Interesting question! Most of the book relates to me in my twenties to forties so I would be looking for an English actor who can play both observer and protagonist depending on the circumstances. Tom Wilkinson (Full Monty) in his younger days would have been a contender. There are too many other people populating the twenty plus stories to work up a full cast – it would be a mixture of mainly British and American players with an equally long list of largely Asian parts.
7: Do you read much and if so who are your favourite authors?
I read less than I used to. Fiction doesn’t grab my attention the way it used to. I read a lot of rock biography and books on the history of rock music.
Favorite authors: Paul Theroux, David Mitchell, George Orwell, Anita Shreve, Kate Wilkinson. (Rock non-fiction: Richie Unterberger and Barney Hoskyns.)
8: What book/s are you reading at present?
“The Sympathizer” – Viet Thanh Nguyen
“The Last Stand – Custer, Sitting Bull and the Battle of the Little Bighorn” – Nathaniel Philbrick
“Our Towns – a 100,000 Mile Journey into the Heart of America” – James and Deborah Fallows
9: What is your favourite book and why?
Probably Paul Theroux’s “Mosquito Coast” (but there are so many and it will undoubtedly be a different choice if I’m asked again next week.) Such an original story beautifully told.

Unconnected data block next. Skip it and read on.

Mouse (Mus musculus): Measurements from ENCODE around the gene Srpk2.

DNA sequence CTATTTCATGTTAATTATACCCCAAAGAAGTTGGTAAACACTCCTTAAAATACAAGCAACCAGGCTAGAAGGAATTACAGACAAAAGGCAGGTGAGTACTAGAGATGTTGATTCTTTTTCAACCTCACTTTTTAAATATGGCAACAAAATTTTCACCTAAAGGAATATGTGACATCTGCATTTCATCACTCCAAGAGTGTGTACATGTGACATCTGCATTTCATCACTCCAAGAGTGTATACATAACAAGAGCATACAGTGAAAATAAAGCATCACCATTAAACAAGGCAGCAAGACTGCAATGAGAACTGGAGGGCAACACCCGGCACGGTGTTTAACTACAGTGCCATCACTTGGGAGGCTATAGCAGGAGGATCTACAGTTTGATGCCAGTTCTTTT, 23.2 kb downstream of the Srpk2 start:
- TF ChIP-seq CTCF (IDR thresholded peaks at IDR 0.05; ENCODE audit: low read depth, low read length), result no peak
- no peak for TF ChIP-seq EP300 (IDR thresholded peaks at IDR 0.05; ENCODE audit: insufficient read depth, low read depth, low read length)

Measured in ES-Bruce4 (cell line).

I’d also have to put Theroux’s “Saint Jack” up there as well for the same reason – with its evocation of a long-gone Singapore, a place I spent more than ten years of my life and know well.
10: What advice would you give for someone thinking about becoming a writer?
I’m not qualified to give advice but the obvious thing to me is a) find a voice that suits you and b) just do it – don’t talk about it – but stop and start again with a different voice if it’s just not working. Flogging a dead horse doesn’t usually produce a worthwhile end result.
11: What are the best Social Media Sites for people to find out about you and your work?
I have an author’s page on Facebook at Patrick H Burns where I am slowly loading photographs and commentaries that provide a backdrop to “Far Away and Further Back”.
Direct link: www.facebook.com/patrickharaldburns
About the Author:
In 2009, after more than thirty-five years of climbing, clinging onto, and occasionally sliding down the corporate ladder, Patrick Burns retired from an international business career in Human Resources. An opportunity to work on regional and global projects led to an early specialization in international HR and the chance to live and work all over the world. This included four assignments to Asia, where he spent a total of eighteen years, as well as other regional roles covering Europe-Africa, the Middle East and North and South America. Patrick was born in Yorkshire in the UK and now lives just outside San Francisco. He is married with four children.